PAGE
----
J.T. Barrett and the glass houses we often rent

Ohio State quarterback J.T. Barrett isn’t Spider-Man, and neither are most of us.

“With great power comes great responsibility” is the famed Peter Parker quote when he realizes he’s part spider, but only the good things like walking on buildings or being able to sense danger rather than having a bunch of eyes, eight legs, and the desire to eat bugs.

Barrett was arrested this past Friday night for operating a vehicle while intoxicated before being picked up by fellow quarterback Cardale Jones. The 20-year-old will be suspended one game. Predictably, everyone went crazy.

No matter how often it happens, some in the media still have not come to grips with the fact that college students often drink, even ones who play sports or are on scholarship. The odds are that most of those demonizing the drinking and partying and calling for things like season-long suspensions either did the same thing in college or at least wanted to.

Look, for the most part, we place too much emphasis on sports and the individuals who play it. The larger-than-life narratives that come from guys or girls playing games as it relates to our own lives has made icons out of people who really don’t do iconic things.

Sports has the ability to unify those from wildly different demographics and backgrounds all under the guise of wearing the same colors, and so it becomes more important than it is. By the same token, when a guy like Barrett goes to Ohio State over, say, Tulane, he knows he’s going to get more accolades, more attention, more pretty girls, and more opportunities when he’s good.

He also should know that when he does something bad, the inverse is true. You cannot have one without the other.

For the rest of us, it seems sometimes the media wants some sort of example to be made in these situations, forcing the view that Urban Meyer isn’t “tough enough” if the hammer doesn’t come down hard for something not nearly as egregious as some claim it is.

Personally, my philosophy (not that anyone cares) is that taking the sport away from the person is not always the best idea. It removes a positive outlet for the individual that could be very useful, especially in the event he really has a problem.

For the rest of us, let’s not act like we’ve ever been where Barrett was in the past, or that we are where he is now, or that we will ever be where he’ll go in the future. Back when most of us were in college, if we wanted to blow off some steam over a few drinks and bad decisions, no one really cared.

The rules are different for Barrett, but it doesn’t make the temptations or the humanity different. We live in glass houses when we want massive consequences for things we clearly would have advocated for ourselves when we were doing the same things, just not under the specter of a few million more eyes.

It’s the same thing with Tiger Woods when the world found out he wasn’t nearly as White Picket Fence as everyone thought he was.

While it’s easy for us — in our normal lives, with normal money, and normal issues — to confidently say, “I’d never do such a thing,” none of us know how we’d react with a few hundred million dollars, or with a blank schedule other than to play a game. None of us know what it’s like to walk into every club in every town where every girl is a 10 and all of them want nothing more than to spend time with you.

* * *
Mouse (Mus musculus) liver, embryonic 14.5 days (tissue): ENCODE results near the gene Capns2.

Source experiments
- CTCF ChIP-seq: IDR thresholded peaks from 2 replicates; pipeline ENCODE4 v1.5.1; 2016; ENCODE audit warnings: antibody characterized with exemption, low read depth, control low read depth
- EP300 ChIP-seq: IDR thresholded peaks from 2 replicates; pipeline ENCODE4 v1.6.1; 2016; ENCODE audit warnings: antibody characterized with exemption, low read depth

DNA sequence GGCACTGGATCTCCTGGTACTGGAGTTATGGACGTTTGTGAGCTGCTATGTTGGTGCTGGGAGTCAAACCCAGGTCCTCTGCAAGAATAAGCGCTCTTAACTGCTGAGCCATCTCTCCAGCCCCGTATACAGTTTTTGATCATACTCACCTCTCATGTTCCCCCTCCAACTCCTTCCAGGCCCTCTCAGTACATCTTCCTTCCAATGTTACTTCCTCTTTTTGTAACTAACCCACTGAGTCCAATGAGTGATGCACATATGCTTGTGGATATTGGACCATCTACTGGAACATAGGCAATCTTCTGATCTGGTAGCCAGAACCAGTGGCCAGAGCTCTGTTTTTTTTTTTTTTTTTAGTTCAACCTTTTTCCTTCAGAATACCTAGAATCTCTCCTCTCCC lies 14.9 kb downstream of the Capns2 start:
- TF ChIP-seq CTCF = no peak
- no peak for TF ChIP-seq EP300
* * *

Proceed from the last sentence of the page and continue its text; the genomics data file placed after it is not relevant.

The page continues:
The same is true of Barrett, who has been living as the biggest of big men on campus since taking the starting job of the defending national champion from the aforementioned Jones. Legally and probably ethically, underage drinking is wrong, but let’s not act like it’s some rarity that should be punishable by a lengthy suspension.

What you do is you make him run his backside off, and you make the team run its backsides off. We’re talking “if conditioning were a pack of starving Allosaurus hunting slow long neck dinosaurs, it would look like this” kind of conditioning. For the entire team.

You learn quick, fast, and in a hurry that your teammates won’t care for your actions very much when that happens. Meyer’s suspension is fine. It’s also the right call to not make it too long, nor is it a case of being lax toward a mistake.

Really, the world shouldn’t expect more out of folks who play games than they can probably expect out of themselves if they were in the same spot. At the very least, acknowledgment that a person doesn’t know how s/he would react to a situation until immersed in it is more reasonable than slamming the morality stick on the desk before flogging someone else with it.

Barrett, for his part, needs to get his stuff together and be a better leader. This isn’t the first time he’s been involved with an off-field issue, and the last one was far more “hit the road”-worthy than this one. He was involved in a domestic disturbance in 2014 after the regular season.

There are realities here, but they’re ones the masses want to make out to being more of a big deal than they are. College students drink, often underage. Playing sports doesn’t necessarily accelerate one’s maturation process. We tend to make sports, especially at the college level where the stars are young men trying to learn how to grow all at once, a little too important and representative of things they don’t really represent.

J.T. Barrett needs to make better decisions if he wants to fulfill his potential.

We live in glass houses when we pretend to walk a mile in a person’s shoes, without those shoes ever actually fitting or even being tried on.


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